cover image The Weight of Nature: How a Changing Climate Changes Our Brains

The Weight of Nature: How a Changing Climate Changes Our Brains

Clayton Page Aldern. Dutton, $30 (336p) ISBN 978-0-593-47274-3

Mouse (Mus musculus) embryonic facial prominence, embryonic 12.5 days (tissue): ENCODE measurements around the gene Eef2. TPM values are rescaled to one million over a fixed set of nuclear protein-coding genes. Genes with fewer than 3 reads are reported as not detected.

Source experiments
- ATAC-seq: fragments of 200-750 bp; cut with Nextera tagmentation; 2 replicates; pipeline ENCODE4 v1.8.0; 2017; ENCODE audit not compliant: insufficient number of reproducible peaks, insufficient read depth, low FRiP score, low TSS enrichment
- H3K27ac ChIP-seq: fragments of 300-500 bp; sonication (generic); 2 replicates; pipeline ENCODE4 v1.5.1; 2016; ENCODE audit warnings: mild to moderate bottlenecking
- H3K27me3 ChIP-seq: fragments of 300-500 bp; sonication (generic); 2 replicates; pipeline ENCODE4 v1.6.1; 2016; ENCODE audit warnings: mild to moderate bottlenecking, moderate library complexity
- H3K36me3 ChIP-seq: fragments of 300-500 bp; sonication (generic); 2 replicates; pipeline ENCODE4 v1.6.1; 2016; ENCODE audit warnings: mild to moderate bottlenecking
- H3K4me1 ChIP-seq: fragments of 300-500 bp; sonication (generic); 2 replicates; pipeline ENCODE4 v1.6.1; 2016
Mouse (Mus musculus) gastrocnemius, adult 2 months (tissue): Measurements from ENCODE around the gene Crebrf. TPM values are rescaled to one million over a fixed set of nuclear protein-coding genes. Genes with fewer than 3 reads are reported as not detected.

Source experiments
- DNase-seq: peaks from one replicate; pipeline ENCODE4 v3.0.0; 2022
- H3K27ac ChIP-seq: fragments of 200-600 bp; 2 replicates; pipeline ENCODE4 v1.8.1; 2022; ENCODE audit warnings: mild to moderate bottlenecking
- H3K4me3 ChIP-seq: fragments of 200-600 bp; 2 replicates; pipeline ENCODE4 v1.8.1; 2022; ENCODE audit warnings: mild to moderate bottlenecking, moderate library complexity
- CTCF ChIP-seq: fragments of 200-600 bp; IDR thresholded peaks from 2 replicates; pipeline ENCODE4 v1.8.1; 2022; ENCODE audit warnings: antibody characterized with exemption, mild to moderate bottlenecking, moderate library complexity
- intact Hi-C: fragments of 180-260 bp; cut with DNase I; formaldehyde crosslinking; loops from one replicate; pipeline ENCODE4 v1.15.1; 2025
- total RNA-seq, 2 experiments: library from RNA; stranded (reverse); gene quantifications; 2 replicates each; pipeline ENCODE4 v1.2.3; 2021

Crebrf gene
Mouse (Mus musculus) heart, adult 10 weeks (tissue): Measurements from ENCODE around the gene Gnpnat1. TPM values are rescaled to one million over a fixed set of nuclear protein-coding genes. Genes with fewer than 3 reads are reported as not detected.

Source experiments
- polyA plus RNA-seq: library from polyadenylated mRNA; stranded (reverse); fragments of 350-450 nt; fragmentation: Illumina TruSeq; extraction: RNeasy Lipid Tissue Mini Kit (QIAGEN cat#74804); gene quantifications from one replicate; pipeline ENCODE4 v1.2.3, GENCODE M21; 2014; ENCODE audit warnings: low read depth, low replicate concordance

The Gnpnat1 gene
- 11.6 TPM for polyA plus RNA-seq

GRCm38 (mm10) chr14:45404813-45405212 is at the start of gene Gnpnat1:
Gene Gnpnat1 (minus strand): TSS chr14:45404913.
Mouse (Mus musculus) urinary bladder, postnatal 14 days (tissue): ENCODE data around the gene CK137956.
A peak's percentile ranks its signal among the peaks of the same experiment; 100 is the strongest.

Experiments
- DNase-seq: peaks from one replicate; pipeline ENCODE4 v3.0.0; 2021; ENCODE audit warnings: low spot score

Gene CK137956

This novel inquiry from Aldern (coauthor of Homelessness Is a Housing Problem), a Grist data reporter and former neuroscientist, examines how global warming will affect human cognition and behavior. Heat influences decision-making, Aldern argues, noting research that found the likelihood that a judge will grant migrants asylum decreases as the temperature rises. Another study showed that heat stymies the effectiveness of the brain’s serotonin system, making people more impulsive and aggressive. Other evidence is more circumstantial. For instance, Aldern points out theories suggesting the act of forgetting evolved “to update our beliefs so we can best navigate the world as it changes.” In light of this, he predicts that as the environment transforms, people’s brains will recognize that their current climate doesn’t accord with the weather as featured incidentally in countless memories, leading the brain to suppress them to establish more accurate, up-to-date expectations. The most devastating portions of the book profile individuals coping with the cognitive consequences of climate change, such as Michael Reed, who has had PTSD since his wife and two children died in a Tennessee wildfire in 2016. Though the more speculative arguments remain open to debate, research on the deleterious psychological effects of severe heat offers a unique perspective on how humans will be changed by a warming world. Readers will be troubled. Agent: Larry Weissman, Larry Weissman Literary. (Apr.)